WOODSTOCK — DiAnne Ward of Albany Township, owner of Deepwood Farm, said that when she was an infant, her first word wasn’t “mama” or “dada,” like most children.

“When I was a baby, the first word out of my mouth was ‘horsey,’” Ward said with a smile Wednesday afternoon as she spoke to a small audience at the Whitman Memorial Library.

The purpose of Ward’s presentation was to speak about her summer camp program at Deepwood Farm, where she teaches children how to handle, groom and ride horses, whether they are beginners or experienced riders.

Ward said that her camp is split into four groups:

* A kids’ camp for children ages 6 to 10, with three-day sessions being held July 1 to 3 and July 22 to 24.

* A youth camp for children ages 11 and older, with five-day sessions being held June 24 to 28 and July 8 to 12.

* An advanced camp for experienced riders, with a five-day session held July 15 to 19.

* A ladies’ weekend for adult riders, with a three-day session held Aug. 23 to 25.

“The summer camp is good, clean fun for kids,” Ward said. “Whenever people come here, the welcome mat is always open.”

Ward added that as part of certain camp sessions, kids will have a chance to camp out in the woods with their horses.

“We’re one of the only camps that offers something like that,” Ward said, “and since we have a lower budget to work with, we work at setting up the campsite. If a kid comes into my camp not knowing hot to pitch a tent, I can guarantee that they’ll know how by the end of it.”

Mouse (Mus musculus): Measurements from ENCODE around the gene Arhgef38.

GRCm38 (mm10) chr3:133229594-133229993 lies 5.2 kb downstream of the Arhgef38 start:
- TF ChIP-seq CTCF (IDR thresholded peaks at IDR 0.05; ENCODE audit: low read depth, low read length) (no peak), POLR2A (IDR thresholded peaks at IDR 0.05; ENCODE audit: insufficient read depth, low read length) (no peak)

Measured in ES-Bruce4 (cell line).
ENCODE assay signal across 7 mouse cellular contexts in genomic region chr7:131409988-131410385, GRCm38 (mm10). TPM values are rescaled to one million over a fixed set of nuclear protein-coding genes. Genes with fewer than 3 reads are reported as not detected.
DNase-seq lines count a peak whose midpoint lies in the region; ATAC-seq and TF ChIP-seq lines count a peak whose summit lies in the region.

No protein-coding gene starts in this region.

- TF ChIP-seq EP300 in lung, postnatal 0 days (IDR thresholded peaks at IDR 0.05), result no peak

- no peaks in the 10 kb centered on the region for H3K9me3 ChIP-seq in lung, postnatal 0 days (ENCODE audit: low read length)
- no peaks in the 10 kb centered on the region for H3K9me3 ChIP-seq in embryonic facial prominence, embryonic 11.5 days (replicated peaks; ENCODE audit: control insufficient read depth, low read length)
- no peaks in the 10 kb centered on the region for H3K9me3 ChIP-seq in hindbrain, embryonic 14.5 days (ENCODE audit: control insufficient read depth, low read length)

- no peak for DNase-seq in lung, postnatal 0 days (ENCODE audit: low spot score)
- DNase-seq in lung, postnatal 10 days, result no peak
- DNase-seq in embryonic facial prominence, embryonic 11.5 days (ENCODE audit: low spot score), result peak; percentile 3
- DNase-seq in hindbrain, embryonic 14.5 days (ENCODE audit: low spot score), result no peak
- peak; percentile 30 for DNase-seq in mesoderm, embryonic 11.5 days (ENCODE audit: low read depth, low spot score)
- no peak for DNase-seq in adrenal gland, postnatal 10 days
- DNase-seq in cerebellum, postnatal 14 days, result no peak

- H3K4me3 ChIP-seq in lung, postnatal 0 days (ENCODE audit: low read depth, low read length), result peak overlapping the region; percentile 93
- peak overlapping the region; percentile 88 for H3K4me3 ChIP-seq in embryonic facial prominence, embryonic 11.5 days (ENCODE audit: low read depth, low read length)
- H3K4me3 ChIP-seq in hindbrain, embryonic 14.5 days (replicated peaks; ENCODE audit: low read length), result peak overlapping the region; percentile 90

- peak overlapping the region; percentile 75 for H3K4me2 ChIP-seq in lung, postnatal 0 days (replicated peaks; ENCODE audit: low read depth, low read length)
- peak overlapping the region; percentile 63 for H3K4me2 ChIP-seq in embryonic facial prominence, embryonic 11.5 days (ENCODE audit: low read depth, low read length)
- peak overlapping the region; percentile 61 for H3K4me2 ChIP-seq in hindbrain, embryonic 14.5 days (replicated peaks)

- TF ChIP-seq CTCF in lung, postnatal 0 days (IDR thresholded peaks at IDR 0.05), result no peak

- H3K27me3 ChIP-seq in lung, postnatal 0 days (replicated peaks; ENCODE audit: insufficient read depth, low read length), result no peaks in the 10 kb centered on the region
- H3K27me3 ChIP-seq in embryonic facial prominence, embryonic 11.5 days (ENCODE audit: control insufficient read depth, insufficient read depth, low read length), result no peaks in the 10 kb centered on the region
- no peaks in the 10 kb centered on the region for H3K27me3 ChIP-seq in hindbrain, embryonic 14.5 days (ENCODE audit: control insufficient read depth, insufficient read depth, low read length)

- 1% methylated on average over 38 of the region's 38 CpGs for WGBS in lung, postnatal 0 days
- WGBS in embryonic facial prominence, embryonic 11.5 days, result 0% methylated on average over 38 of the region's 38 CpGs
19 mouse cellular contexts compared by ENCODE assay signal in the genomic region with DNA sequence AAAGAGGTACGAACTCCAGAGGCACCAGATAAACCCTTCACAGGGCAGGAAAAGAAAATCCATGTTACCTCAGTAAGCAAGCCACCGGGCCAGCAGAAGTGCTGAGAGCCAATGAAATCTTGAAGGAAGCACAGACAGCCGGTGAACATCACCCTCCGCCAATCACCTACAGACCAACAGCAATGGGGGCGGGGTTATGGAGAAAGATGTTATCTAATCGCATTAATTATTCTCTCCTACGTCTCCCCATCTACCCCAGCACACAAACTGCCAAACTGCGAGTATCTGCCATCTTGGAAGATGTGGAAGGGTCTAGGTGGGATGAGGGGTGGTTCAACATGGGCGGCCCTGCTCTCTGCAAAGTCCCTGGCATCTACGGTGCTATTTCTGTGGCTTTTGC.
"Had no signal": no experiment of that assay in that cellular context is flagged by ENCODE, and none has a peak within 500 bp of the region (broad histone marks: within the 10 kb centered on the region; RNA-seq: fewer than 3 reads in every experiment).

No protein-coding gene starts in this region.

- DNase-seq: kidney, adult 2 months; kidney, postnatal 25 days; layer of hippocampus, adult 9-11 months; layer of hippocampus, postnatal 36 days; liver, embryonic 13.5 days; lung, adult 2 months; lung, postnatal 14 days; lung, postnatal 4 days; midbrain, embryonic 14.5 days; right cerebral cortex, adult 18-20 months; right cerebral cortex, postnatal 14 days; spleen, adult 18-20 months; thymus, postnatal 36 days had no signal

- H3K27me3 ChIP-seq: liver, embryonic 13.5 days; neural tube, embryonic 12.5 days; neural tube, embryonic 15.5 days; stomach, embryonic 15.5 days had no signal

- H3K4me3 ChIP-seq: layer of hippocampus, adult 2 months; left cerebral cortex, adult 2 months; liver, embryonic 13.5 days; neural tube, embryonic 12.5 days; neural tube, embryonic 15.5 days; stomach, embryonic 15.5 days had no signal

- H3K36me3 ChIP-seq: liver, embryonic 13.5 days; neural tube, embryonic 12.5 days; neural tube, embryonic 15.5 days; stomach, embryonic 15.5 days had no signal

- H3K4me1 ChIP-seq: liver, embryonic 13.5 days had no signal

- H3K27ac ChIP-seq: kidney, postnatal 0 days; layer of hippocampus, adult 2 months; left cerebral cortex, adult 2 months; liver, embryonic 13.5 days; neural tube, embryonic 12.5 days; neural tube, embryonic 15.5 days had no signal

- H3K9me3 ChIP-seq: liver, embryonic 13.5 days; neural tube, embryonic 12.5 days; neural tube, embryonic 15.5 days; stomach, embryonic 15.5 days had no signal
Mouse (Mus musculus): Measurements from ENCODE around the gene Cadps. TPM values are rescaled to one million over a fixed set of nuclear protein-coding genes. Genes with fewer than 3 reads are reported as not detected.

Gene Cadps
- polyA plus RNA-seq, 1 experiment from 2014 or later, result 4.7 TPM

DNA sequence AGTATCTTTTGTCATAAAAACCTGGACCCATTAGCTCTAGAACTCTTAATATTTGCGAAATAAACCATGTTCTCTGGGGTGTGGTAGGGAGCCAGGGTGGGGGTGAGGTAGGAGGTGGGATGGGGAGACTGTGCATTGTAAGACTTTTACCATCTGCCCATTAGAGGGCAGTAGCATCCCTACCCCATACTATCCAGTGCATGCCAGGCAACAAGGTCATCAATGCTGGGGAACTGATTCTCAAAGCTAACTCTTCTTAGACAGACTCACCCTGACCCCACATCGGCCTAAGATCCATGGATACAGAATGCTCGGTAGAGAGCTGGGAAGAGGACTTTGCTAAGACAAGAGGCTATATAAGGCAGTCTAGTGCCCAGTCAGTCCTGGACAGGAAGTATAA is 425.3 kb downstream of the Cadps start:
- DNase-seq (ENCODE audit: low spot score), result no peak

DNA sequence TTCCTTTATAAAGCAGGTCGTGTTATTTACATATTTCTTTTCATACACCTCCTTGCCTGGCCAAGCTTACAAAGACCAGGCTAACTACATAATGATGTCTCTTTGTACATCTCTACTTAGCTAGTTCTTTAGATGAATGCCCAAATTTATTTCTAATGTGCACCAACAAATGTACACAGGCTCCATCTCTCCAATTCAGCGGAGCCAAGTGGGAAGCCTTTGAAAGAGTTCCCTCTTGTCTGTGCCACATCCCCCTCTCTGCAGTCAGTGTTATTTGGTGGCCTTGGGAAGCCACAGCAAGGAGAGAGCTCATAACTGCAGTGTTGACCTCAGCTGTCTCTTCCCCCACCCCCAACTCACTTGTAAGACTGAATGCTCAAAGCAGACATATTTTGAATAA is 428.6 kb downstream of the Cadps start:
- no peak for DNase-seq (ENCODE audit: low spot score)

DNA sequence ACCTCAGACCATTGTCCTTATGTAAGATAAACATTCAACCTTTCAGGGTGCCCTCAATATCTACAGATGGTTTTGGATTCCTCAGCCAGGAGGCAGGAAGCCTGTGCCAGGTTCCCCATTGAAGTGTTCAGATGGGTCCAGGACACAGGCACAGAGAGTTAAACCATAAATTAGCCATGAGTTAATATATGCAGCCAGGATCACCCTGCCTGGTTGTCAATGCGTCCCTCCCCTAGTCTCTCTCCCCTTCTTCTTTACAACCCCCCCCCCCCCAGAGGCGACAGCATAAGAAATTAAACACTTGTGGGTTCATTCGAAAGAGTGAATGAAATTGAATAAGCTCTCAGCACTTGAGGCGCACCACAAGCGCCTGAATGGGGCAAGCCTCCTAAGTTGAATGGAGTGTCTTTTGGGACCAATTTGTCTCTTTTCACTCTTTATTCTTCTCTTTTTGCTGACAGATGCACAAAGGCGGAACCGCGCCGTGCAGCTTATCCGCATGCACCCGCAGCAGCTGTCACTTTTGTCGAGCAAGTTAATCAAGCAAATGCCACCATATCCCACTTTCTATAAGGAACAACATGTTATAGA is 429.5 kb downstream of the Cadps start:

One suggestion that Ward made to the audience was to make sure that their kids knew if they were beginners or experienced riders.

“I had the sweetest girl come into my advanced class, and as soon as I started teaching, I saw her eyes get really wide,” Ward said. “I could tell she wasn’t understanding. I’ve always said that sweet isn’t going to cut it in advanced.”

Ward said she has been interested in horses all her life. Starting when she was 11, she got to play with ponies for a half-hour each day.

“I would always choose the pony that bucked me off,” Wood said as the audience laughed. “That was the way it always was on television. The cowboy would ride the horse, get bucked off and jump back on. That was the way I rode.”

In 1983, Ward moved to Deepwood Farm with her husband, her children and a slew of animals, including milk cows, chickens and horses. She explained that when they moved there, the farm “wasn’t orientated around horses.”

“Now, I have 17 horses, including eight work horses,” Ward said. “You might see me in town sometimes, doing wagon rides. I’m the little lady with the cart.”

Ward said she still rides horses every day for between two and six hours.

For more information, call 207-824-2595, or visit www.deepwoodfarm.com.

[email protected]


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